Many of us are asking ourselves, what’s going on in this world? Global issues should be progressing yet there are leaders of nations who seem to be turning back time at warp speed. But what’s mind-boggling is to think that power abuse, discrimination, racism and bullying that took place in Notre Dame in 15th century Paris, are just as relevant today. Our eyes are on the latest musical theatre production of The Hunchback of Notre Dame. The performance by the Wavestage Theatre Company is set to take the stage July 6 to 8, 2018 at the Isabel Bader Theatre in Toronto.
This production is a musical adaptation of the beloved Disney film. From Academy Award-winning composer and lyricist, Alan Menken and Stephen Schwartz, who individually created Broadway and film hits such as Disney’s Beauty and the Beast, Disney’s Newsies, Disney’s The Little Mermaid and Pippin, Pocahontas and Wicked.
The musical begins as the bells of Notre Dame resound through the famed cathedral in 15th-century Paris. The hunchback, Quasimodo, observes all of Paris reveling in the Feast of Fools. Held captive by his devious caretaker, the archdeacon Dom Claude Frollo, Quasimodo escapes for the day and joins the boisterous crowd, only to be treated cruelly by all but the beautiful gypsy, Esmeralda. Quasimodo isn’t the only one captivated by her free spirit, though – the handsome Captain Phoebus and Frollo are equally enthralled. As the three vie for her attention, Frollo embarks on a mission to destroy the gypsies – and it’s up to Quasimodo to save them all.
We had a chance to chat with Rhiannon Langford, Co-Director of the musical stage production of The Hunchback of Notre Dame as the cast and crew prepare for their Toronto premiere…
How closely does this stage production follow the Disney film?
RL: Fans of the Disney film will recognize its iconic songs such as “Out There” and “God Help the Outcasts.” However, this rendition is closer to the book than the film. Our Esmeralda, Alyssa Curto says: “It’s almost as if this show is geared toward the generation that grew up with the film, and it takes everything that the Disney film had and takes it one step further.” The piece commits to an adult tone, exploring some of the more mature themes that the film hints at. While mature themes are explored, fans of the film of all ages will enjoy this story.
How about comparing it to the original Victor Hugo novel? Lighter given the Disney association?
RL: This adaptation is based on the Victor Hugo novel, with a few creative liberties here and there. Thus, audiences can expect a dark and unsanitized rendition of what many think of as a classic Disney tale. We certainly do not shy away from the novel’s themes of sexuality, power, and religion.
Has the political environment of today made any difference in how you now see this classic tale?
RL: In today’s global climate ravaged by racial intolerance and fear of difference, we could not be happier to produce a show that unpacks how society views those who are different from ourselves. One storyline in this show follows a group of Romani ‘Gypsies’ and their journey of forced migration and persecution. They sing of wishing to “reach a friendlier shore,” yet 500 or so years after this story takes place, we still see horrific images of these migrant children being washed up on beaches. I hope audiences leave this show thinking about how we all need to offer compassion to others, especially to the migrants of today who face immeasurable hardship.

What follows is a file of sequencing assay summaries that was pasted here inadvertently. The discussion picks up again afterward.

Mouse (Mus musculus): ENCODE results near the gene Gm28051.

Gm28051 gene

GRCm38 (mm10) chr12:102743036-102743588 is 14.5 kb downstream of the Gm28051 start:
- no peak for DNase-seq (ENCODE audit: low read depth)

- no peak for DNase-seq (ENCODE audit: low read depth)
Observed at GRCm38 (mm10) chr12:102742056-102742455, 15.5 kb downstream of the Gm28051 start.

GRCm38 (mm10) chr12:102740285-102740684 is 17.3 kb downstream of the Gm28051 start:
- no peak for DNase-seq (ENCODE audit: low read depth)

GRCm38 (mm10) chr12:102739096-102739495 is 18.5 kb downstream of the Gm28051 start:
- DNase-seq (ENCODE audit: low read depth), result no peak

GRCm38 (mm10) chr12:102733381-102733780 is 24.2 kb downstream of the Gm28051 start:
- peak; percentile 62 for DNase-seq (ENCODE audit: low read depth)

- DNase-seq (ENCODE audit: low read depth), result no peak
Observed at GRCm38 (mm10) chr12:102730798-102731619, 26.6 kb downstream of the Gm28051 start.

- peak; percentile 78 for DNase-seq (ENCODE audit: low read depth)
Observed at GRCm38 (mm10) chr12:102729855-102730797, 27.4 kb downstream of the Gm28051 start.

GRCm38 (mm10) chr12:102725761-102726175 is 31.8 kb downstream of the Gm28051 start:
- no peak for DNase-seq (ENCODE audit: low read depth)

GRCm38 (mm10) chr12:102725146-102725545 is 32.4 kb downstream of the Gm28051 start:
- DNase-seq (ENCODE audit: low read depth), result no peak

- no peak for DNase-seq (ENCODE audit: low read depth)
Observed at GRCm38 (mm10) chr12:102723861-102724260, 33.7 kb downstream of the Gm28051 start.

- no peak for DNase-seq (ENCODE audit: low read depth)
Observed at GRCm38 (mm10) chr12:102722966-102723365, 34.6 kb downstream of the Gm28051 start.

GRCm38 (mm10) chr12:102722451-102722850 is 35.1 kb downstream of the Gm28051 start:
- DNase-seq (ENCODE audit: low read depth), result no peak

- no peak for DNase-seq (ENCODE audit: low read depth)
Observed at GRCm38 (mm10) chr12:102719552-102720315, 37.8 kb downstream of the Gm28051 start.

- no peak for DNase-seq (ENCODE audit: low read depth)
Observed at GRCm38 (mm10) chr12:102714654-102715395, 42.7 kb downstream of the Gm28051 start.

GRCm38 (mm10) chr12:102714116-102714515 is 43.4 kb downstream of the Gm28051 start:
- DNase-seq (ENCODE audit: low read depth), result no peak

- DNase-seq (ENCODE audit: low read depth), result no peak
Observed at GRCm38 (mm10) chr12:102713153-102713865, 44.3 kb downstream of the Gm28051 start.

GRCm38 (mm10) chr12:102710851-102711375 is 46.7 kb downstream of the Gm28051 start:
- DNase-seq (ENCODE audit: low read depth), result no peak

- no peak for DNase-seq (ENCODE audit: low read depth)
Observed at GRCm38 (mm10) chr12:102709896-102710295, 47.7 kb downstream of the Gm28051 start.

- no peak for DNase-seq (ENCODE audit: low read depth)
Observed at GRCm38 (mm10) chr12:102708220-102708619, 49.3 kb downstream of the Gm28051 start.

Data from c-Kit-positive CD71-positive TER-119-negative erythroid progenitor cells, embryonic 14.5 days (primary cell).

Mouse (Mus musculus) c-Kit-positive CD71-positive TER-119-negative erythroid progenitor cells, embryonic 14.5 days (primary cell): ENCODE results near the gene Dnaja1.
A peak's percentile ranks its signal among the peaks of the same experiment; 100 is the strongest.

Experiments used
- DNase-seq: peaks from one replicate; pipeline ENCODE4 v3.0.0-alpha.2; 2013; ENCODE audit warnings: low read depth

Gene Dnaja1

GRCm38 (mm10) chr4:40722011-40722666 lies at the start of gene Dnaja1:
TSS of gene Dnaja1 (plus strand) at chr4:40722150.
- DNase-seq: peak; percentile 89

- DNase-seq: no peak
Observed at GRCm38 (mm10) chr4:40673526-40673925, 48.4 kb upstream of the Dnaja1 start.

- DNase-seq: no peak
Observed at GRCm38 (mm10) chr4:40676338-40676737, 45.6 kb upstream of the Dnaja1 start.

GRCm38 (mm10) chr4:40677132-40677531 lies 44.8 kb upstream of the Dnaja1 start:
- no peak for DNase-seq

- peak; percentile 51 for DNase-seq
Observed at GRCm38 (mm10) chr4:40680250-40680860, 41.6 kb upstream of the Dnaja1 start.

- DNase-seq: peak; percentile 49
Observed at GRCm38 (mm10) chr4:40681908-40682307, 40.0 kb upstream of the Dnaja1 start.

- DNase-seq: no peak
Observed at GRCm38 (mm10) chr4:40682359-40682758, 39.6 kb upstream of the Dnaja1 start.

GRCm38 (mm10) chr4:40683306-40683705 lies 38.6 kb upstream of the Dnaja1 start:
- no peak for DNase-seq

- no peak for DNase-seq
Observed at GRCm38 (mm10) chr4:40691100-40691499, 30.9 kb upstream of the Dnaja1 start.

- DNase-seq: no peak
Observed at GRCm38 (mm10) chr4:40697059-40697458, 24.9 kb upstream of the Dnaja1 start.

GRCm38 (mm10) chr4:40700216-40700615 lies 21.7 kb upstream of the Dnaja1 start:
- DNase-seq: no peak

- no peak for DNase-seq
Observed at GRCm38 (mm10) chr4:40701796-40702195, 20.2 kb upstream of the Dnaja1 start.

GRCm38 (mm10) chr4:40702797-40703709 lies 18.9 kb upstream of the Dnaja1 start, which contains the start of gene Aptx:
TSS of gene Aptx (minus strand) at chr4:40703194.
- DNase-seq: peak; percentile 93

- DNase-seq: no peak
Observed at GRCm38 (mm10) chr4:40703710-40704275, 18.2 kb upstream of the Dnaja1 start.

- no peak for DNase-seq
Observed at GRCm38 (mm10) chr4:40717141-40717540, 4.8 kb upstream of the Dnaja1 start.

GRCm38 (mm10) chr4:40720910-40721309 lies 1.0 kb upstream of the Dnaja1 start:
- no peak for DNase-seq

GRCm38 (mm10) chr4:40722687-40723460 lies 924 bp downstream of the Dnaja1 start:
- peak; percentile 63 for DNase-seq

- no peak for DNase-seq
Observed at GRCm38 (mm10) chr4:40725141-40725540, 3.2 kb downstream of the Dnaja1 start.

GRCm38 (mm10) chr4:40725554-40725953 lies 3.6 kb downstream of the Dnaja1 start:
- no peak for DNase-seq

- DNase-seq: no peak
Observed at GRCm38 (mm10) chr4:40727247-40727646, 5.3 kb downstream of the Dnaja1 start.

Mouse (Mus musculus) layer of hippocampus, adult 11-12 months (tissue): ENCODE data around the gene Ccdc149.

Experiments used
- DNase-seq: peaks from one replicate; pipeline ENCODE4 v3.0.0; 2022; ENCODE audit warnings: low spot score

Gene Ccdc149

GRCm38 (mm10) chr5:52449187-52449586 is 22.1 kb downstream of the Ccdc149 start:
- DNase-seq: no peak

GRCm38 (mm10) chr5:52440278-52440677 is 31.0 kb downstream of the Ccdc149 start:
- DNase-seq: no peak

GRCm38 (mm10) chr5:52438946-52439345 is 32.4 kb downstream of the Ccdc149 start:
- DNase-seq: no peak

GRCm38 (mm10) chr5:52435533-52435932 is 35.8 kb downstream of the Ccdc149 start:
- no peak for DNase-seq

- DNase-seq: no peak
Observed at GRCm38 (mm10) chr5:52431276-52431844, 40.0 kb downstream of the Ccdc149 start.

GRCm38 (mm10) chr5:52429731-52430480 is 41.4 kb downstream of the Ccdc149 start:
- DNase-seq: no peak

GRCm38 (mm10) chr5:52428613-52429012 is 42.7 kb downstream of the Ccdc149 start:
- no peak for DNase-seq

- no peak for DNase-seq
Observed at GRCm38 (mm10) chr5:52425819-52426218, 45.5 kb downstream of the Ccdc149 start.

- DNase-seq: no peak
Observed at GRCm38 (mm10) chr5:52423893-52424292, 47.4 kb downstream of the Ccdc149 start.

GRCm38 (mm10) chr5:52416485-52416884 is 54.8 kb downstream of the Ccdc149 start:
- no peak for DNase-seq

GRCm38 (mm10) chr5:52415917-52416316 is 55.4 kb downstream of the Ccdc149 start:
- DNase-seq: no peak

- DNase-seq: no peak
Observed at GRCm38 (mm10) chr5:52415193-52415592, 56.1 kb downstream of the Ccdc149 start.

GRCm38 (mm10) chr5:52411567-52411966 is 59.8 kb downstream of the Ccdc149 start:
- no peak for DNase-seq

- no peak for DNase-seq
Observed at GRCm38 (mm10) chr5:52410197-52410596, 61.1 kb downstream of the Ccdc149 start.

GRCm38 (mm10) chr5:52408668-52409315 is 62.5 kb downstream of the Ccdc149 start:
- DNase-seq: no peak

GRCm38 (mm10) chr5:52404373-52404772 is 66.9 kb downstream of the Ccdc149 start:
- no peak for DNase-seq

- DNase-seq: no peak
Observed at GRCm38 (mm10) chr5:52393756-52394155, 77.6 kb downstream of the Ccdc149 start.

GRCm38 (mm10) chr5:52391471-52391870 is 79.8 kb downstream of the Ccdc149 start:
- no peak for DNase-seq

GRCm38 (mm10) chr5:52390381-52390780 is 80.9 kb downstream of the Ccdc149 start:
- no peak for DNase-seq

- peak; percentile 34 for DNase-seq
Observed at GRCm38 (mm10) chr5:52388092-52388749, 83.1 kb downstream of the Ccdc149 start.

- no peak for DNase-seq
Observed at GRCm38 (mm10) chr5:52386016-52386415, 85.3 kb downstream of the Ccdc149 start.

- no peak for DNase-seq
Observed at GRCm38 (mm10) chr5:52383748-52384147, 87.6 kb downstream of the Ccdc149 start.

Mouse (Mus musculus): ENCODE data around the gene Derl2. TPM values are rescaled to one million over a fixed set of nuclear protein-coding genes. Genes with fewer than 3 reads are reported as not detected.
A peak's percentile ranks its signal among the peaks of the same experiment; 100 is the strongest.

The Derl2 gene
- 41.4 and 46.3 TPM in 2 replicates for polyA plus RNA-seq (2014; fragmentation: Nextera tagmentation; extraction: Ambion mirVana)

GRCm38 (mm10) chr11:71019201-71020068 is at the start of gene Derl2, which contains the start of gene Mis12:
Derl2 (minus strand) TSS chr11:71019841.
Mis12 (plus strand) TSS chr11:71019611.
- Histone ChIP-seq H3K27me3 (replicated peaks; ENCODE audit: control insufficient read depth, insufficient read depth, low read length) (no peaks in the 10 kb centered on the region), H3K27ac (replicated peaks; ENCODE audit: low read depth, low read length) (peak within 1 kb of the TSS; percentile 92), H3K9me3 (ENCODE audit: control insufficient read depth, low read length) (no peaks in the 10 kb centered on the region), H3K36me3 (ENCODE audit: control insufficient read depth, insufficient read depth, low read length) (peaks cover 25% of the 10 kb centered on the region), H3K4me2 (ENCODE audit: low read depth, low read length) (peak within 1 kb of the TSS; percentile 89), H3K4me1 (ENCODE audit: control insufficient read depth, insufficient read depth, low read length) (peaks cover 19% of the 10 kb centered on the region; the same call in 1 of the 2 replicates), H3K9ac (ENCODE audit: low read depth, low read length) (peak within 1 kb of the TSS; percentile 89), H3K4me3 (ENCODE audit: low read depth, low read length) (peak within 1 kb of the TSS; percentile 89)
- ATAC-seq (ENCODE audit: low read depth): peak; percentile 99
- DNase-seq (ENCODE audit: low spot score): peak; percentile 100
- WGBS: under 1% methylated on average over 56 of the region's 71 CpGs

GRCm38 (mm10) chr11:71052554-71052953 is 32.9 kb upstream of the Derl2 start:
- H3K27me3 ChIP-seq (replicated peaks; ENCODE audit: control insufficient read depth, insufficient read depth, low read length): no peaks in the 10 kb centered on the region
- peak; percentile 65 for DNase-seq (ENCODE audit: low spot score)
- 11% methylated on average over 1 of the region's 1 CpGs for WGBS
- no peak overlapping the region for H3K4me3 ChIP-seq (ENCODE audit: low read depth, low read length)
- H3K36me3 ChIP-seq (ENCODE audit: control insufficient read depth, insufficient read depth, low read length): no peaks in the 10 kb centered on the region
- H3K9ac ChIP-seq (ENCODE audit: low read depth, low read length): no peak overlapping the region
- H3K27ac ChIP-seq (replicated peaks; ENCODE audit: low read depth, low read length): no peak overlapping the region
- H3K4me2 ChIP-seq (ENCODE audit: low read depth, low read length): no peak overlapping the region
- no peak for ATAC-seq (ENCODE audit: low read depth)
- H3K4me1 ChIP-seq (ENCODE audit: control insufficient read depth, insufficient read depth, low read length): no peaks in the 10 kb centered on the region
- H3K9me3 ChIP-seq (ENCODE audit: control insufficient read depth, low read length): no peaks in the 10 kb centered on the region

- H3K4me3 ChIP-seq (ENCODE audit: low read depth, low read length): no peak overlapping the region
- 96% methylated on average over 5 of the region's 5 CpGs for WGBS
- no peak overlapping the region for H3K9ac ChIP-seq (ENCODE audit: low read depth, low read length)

Tell us about the lead performer and how you selected him to play Quasimodo?
RL: We had over 200 people audition for this production, and most were vying for the title role of Quasimodo. However, when Nicholas Cunha, our Quasimodo, walked into our audition room, we knew he had something special to offer. We wanted audiences to break down their perspective of disability as they see the world through the eyes of Quasimodo. Nick is an exceptionally talented young man who brings a human voice to a character that many view as a monster. The warm and soothing quality to his voice really sells the story that underneath all the layers of disability, he truly is a man – and a kind and gentle one at that.
There are many messages in the story, tell us your favourite and why?
RL: This show asks the audience “what makes a monster, and what makes a man?” Is being a monster just being different from the norm? Or does the true monstrosity lie in the way society views those who are different? This show is written is such a beautiful way that when Quasimodo, the deaf and deformed bellringer, is by himself, his voice is pure and angelic and absolutely human. Yet, when he interacts with the outside world, we see him through the social constructs of disability; he is only a ‘monster’ because others see him as one. People are quick to judge one another, however, this piece speaks to how we are all truly human despite our differences. This show concludes that what makes a monster is what lies in someone’s character rather than their appearance or ability.
Anything you’ve woven into this production that makes it different from any other that you are aware of?
RL: I feel really proud of how our production has represented deaf culture. In the Victor Hugo novel, Quasimodo is a deaf character, so we wanted to explore how deafness would be approached in the 15th century, as well as make the show more accessible to our diverse audience. Through weaving American Sign Language into our choreography, we are able to offer an additional layer of communication and express this story in a multi-dimensional way. Theatre is meant for everyone, and all of us at Wavestage are thrilled to put on a show that promotes accessibility and inclusivity.
For more information and tickets visit: wavestagetheatre.com